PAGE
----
Macroelectronics.org will start a series of posts on OLEDs. Stay tuned.
OLEDs, or organic light-emitting diodes, are thin films of organic molecules that generate light when electricity is applied.OLEDs have a potential to provide shaper, crispier, and clearer display than today’s LEDs (Light-emiting diodes) and LCDs (Liquid crystal displays).
An OLED, with different layers of material, is only about 100-500 nanometers thick.It typically consists of five functional layers: substrate, anode, two organic layers (both conducting layer and emissive layer), and cathode.The substrate, usually made of glass or clear plastic, is used to support the OLED.When electrical current passes through cathode and anode, emissive layer receive electrons from the cathode, and the anode removes electrons from conductive layer.Once an electron leaves conductive layer, there is an “electron hole”.Then, extra electrons from emissive layer jump to conductive layer to fill electron holes.When an electron combines with an electron hole, there is a drop in the electron energy level and such an energy drop is released in form of visible light (e.g., photons).The color of the light produced depends on the material of the organic layer.Therefore, a color OLED display can be made by using different layers of organic material that emit different colors.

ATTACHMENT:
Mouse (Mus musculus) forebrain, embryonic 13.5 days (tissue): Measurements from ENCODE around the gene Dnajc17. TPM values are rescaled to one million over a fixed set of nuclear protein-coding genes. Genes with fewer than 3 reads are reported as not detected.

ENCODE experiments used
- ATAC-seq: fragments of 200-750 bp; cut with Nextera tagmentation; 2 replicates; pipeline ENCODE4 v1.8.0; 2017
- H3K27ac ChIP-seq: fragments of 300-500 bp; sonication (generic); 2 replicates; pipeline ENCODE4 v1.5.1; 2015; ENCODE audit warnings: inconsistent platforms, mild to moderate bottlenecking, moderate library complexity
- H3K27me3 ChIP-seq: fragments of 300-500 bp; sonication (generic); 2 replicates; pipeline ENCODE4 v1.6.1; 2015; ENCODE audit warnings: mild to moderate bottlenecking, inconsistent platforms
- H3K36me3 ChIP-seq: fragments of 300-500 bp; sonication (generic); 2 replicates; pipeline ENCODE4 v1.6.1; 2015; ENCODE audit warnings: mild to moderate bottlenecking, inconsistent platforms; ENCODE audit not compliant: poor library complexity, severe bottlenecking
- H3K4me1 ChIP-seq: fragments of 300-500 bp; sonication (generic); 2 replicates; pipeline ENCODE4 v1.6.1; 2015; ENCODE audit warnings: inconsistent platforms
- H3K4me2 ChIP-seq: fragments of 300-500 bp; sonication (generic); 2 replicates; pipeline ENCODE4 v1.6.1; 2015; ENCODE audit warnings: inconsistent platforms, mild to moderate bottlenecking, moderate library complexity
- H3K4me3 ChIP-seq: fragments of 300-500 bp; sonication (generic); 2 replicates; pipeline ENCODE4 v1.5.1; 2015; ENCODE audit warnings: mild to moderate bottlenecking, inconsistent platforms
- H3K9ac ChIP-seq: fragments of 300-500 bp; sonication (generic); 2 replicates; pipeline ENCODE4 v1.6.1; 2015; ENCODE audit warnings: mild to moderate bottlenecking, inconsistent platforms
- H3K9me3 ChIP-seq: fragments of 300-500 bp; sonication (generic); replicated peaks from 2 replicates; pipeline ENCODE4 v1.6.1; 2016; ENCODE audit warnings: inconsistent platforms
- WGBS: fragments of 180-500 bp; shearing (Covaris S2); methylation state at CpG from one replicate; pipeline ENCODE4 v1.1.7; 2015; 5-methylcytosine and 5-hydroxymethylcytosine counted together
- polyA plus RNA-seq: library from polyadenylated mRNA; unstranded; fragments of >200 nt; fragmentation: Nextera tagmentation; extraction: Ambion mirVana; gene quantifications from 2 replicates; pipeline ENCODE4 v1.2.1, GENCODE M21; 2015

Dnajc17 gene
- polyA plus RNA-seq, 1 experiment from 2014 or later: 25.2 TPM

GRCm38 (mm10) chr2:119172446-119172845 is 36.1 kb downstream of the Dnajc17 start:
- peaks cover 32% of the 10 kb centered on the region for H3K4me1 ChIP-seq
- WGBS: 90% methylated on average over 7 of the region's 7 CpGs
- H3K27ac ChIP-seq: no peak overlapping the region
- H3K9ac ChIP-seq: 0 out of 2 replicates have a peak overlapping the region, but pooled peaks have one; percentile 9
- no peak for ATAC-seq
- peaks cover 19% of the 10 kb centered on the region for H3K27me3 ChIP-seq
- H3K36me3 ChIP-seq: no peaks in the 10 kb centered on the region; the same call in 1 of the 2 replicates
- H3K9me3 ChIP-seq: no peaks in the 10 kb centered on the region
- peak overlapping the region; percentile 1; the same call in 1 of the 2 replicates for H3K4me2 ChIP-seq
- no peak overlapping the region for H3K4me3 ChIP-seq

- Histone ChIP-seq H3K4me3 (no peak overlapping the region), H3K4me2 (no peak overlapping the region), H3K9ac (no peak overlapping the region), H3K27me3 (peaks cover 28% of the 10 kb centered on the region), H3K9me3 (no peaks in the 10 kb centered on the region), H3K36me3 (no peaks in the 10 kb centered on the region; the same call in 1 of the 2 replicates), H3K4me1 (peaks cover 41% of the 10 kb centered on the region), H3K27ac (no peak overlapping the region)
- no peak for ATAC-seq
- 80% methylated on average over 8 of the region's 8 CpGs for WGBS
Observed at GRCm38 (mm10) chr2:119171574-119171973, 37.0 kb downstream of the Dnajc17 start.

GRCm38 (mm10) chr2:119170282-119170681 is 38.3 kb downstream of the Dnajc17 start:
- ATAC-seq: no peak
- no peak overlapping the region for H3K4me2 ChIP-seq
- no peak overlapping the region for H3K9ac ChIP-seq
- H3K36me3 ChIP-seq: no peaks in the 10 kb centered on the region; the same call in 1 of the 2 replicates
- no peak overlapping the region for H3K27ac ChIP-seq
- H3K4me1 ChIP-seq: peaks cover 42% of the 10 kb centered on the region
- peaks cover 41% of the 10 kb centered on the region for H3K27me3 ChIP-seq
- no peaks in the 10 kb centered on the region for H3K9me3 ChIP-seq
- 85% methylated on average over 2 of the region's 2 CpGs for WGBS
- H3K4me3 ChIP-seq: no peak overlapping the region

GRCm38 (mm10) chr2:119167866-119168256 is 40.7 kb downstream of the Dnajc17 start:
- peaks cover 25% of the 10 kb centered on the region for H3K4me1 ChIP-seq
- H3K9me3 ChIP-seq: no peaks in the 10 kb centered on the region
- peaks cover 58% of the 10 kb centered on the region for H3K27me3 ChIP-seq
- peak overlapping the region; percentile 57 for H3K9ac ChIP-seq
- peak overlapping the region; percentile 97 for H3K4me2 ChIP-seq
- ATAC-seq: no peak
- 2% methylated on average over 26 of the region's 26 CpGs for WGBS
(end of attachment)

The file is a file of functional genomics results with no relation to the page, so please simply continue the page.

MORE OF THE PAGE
The following animation illustrates how OLEDs work: